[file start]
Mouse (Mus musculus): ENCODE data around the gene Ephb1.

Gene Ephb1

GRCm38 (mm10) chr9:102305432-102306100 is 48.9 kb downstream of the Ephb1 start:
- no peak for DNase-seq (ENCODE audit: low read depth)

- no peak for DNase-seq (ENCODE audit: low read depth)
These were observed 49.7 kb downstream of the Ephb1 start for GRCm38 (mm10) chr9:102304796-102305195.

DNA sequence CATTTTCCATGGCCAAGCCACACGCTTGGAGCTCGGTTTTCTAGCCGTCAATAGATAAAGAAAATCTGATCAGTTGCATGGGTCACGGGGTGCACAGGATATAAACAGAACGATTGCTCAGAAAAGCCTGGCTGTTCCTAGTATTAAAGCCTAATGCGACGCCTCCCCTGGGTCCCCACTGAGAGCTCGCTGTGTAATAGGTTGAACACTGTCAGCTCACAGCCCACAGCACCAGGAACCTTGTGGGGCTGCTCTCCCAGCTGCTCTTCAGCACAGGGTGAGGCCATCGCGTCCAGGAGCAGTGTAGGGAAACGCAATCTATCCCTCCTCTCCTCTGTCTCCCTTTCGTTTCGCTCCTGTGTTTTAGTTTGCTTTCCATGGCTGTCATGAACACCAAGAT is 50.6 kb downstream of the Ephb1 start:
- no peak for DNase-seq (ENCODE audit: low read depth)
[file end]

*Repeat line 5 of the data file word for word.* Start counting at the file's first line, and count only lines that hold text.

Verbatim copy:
- no peak for DNase-seq (ENCODE audit: low read depth)